ndsu spectrum: movie review
‘Clones’ breaks free of original trilogy’s shadow
By JOHN HANSEN
In all of my trips to see “Attack of the Clones” this summer, the audience’s favorite scene was the same every time. In fact, George Lucas might have subtitled the film “Yoda with a Friggin’ Lightsaber” and packed the seats even faster.
The little green guy’s battle with Count Dooku is the best, but not the only, highlight of this second “Star Wars” episode, which significantly breaks free of the massive shadow of expectation cast by the original trilogy, something that “Episode I — The Phantom Menace” failed to do in the eyes of many.
The appeal of “Clones” is much like the appeal of “The Empire Strikes Back.” After introducing the characters and having some fun in the original “Star Wars,” George Lucas explored deeper and darker corners of the galaxy in “Empire.” The pattern is repeated in the prequel trilogy — the characters and key locales were introduced in “Menace,” but it’s in “Clones” that viewers can move beyond a mere intellectual grasp of the galactic conflict.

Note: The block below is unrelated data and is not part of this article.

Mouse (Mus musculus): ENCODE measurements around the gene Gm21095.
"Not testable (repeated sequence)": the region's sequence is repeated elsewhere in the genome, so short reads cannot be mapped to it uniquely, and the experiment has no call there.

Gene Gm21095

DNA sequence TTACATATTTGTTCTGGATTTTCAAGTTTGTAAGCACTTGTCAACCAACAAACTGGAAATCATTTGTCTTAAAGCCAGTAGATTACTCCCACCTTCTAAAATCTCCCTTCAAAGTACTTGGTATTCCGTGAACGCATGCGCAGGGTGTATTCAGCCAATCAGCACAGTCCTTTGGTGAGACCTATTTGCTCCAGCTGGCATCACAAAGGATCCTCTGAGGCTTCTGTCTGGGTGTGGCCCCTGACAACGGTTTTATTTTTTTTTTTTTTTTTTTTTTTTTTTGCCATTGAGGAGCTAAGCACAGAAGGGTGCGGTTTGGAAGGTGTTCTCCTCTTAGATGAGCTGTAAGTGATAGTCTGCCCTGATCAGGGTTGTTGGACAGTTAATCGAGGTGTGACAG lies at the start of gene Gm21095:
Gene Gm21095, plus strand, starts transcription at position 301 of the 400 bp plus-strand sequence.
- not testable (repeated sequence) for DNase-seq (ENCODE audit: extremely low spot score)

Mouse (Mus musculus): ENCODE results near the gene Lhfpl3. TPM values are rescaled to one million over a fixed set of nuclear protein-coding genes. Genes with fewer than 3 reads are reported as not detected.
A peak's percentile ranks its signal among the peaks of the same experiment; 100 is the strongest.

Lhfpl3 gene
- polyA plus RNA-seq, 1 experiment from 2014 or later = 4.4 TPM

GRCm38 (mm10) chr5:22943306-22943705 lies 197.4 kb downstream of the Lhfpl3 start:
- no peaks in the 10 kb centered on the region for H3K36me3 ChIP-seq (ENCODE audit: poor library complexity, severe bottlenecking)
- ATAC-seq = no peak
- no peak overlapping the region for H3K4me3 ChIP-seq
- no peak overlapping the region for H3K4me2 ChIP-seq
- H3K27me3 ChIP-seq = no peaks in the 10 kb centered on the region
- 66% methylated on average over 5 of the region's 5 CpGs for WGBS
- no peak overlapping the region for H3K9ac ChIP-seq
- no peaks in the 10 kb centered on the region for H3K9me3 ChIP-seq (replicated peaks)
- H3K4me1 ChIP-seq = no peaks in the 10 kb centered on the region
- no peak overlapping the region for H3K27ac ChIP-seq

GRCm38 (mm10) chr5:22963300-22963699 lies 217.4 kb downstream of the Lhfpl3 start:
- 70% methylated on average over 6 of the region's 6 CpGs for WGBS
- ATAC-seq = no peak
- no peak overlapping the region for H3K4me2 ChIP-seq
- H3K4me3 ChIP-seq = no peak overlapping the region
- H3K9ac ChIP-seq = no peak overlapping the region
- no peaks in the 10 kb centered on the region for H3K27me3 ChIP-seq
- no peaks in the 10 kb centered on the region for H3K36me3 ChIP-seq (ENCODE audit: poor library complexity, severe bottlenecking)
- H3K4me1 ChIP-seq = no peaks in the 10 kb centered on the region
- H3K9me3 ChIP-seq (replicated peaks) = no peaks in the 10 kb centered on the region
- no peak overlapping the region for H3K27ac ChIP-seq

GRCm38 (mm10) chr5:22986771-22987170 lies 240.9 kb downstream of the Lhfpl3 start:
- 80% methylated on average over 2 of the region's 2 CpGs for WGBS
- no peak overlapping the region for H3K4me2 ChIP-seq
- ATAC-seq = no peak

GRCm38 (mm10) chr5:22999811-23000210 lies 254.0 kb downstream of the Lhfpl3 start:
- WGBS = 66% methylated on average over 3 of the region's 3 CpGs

Now we actually care about it.
Jam-packed into “Clones” are five planets, two more than a “Star Wars” film usually deals with. During the speeder chase on Coruscant, we see flashy billboards and a thriving sports bar; later, Obi-Wan (Ewan McGregor) visits a ’50s-style diner. We get the picture of a galaxy in a time of economic prosperity and peace.